Growing Up UndergroundPosted: November 15, 2022
Growing Up Underground: A Memoir of Counterculture New York
Princeton Architectural Press (October 4, 2022), 220 pages
Kindle edition $9.99, Amazon paperback $27.50
This is not the book I was expecting. Nevertheless, I found it entertaining and it provided some insight into a slice of life with which I was not familiar.
The book’s subtitle is misleading. Growing Up Underground focuses strictly on author Steven Heller’s childhood and his early career with underground newspapers in New York City. He is refreshingly honest with his approach, however. Heller writes, “My manuscript is as redacted as an FBI file.” Coming from a perspective unlike the unreliable narrator in Still No Word from You, he goes on to say:
I promise everything that follows is like Ivory soap, at least 97 percent pure, 2 percent minor embellishment, and 1 percent memory lapse.
Heller writes about his childhood and the fact that his mother (apparently) had labor induced so his birth would fit into her schedule. His parents would go off on long vacations, leaving him with relatives in Sweden, something that strongly influenced his view of the world. Based on a psychologist’s interpretation of a battery of tests his parents paid for, they put him in a military-like all-boys high school. That was something of a disaster, and his father ended up pulling strings to get him into a more liberal private school.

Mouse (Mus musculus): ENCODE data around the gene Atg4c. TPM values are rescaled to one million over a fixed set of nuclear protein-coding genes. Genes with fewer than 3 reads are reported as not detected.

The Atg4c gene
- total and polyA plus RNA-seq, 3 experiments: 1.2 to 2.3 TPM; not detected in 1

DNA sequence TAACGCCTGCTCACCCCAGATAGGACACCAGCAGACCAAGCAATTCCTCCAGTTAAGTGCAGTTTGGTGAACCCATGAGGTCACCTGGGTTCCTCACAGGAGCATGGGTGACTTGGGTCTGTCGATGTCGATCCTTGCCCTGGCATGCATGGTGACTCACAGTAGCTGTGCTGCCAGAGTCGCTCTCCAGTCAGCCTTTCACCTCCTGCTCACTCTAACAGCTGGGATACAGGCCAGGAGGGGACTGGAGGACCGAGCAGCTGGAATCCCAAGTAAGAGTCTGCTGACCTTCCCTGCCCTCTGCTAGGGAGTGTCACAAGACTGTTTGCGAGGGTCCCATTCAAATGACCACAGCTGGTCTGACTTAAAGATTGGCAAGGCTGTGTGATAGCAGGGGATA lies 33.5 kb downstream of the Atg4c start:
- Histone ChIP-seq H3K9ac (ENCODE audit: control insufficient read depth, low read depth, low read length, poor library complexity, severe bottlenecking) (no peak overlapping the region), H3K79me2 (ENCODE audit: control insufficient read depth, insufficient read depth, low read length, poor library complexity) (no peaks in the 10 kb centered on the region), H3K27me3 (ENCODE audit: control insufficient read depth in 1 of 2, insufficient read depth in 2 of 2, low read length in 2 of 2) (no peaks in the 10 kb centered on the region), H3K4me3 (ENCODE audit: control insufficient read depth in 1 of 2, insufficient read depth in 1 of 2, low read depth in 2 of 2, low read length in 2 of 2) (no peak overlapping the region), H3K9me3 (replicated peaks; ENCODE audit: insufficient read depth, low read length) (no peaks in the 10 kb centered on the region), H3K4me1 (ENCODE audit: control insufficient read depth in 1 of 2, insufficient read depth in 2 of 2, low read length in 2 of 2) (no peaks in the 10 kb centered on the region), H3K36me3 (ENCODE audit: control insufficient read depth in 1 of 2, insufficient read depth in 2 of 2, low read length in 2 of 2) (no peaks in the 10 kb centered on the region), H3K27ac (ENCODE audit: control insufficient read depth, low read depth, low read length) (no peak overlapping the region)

Always something of a rebel, Heller began drawing and got some of his work published in New York underground publications. That evolved into the role of art director, and he took on that position during two separate stints at Screw, the underground sex publication. He also held similar positions at the East Village Other and at the New York Review of Sex & Politics, which he co-founded. He even did some design work for Andy Warhol’s Interview magazine, work of which he was not proud. Heller was arrested twice on pornography charges, once before he was eighteen, but in neither case did the charges stick.
Heller is just three years older than me, and given that I worked for one suburban weekly newspaper and two alternative news weeklies during the eighties when I was in my thirties, his descriptions of layout and paste-up were familiar to me, even though the world of underground New York City newspapers was not. Newspaper layout and production has obviously changed significantly in recent years.
Heller left behind his somewhat tawdry early years for a far more respectable career at the New York Times, where he spent many years as art director at the Book Review. But he only touches on those days in passing, as he keeps the focus of the present volume quite narrow.
Growing Up Underground is not for everyone, but the book is a valuable contribution in its documentation of one aspect of the New York underground newspaper business of the sixties.